Our Indian Empire; Its History and Present State, from the Earliest Settlement of the British in Hindostan, to the Close of the Year 1846 Volume 1

Our Indian Empire; Its History and Present State, from the Earliest Settlement of the British in Hindostan, to the Close of the Year 1846 Volume 1

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This historic book may have numerous typos and missing text. Purchasers can usually download a free scanned copy of the original book (without typos) from the publisher. Not indexed. Not illustrated. 1848 edition. Excerpt: ...friend and schoolfellow Impey presided. The judges, after a long examination of the case, made Nuncomar and Fowke give bail, and bound over the governor-general to prosecute them for a conspiracy. Immediately afier this General Clavering, Colonel Monson, and Mr. Francis made a visit of honour to Nuncomar, a compliment which had never been paid him before either by them selves or by the members of any preced ing administration. But on the 11th of March, a month previous to his appearance before the judges, and a week or ten days previous to the visit of the native witness to Hastings, the great informer had accused the governor-general of procuring the acquittal of Mohammed Reza Khan and Shitab Boy for large sums of money; and had further accused him of accepting or extorting more than three millions and a half of rupees for the appointment of the Begum and of Nuncomar' s own son Goordass. These charges had all the wildness of an Oriental fiction; but the majority had not only determined that they should be discussed, but had even, upon evidence which ought not to have been allowed to injure the character of a dog, declared Hastings guilty of one fraction of them, and called upon him to refund two lacs of rupees, not, however, to the Begum at Moorshedabad, from whom it was said he had received them, but to the company's treasury at Calcutta! The visit of the trio was intended to support--what the mighty Himalaya itself could not have propped up--the character and veracity of Nuncomar, and to intimate that the governor-general's proceedings with the judges were intended to get rid of a troublesome witness whom Hastings had refused to meet in the council-chamber, or to answer. The war was thus widened, inasmuch as the...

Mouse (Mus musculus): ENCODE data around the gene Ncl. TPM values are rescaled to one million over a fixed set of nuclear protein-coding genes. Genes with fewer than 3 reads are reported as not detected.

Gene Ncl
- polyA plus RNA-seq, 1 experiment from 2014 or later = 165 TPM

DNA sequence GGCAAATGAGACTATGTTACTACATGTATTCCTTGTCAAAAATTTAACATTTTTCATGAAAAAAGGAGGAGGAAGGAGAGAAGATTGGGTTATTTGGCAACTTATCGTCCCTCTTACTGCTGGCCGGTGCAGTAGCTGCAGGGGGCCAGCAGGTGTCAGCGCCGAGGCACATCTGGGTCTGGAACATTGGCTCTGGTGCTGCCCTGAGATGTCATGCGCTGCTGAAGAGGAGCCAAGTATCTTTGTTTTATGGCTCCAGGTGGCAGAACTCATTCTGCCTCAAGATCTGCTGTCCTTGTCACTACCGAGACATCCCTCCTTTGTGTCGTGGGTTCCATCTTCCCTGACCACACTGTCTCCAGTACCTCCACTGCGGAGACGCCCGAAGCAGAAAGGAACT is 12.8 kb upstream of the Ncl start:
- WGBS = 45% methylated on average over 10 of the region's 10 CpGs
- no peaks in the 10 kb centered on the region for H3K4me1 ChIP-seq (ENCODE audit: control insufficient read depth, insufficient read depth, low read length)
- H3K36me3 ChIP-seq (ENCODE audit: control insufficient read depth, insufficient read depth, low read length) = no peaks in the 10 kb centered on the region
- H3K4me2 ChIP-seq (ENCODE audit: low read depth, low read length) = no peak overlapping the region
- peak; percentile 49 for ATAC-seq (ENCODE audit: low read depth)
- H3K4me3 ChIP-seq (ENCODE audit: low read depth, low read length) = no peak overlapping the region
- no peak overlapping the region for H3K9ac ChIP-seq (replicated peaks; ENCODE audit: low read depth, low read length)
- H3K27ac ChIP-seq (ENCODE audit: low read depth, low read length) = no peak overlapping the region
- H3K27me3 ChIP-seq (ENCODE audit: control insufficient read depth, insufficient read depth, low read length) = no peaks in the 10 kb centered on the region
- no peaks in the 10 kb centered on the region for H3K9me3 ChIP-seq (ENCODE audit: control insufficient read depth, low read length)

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Product details

  • Paperback | 220 pages
  • 189 x 246 x 12mm | 399g
  • Rarebooksclub.com
  • United States
  • English
  • black & white illustrations
  • 1236866363
  • 9781236866363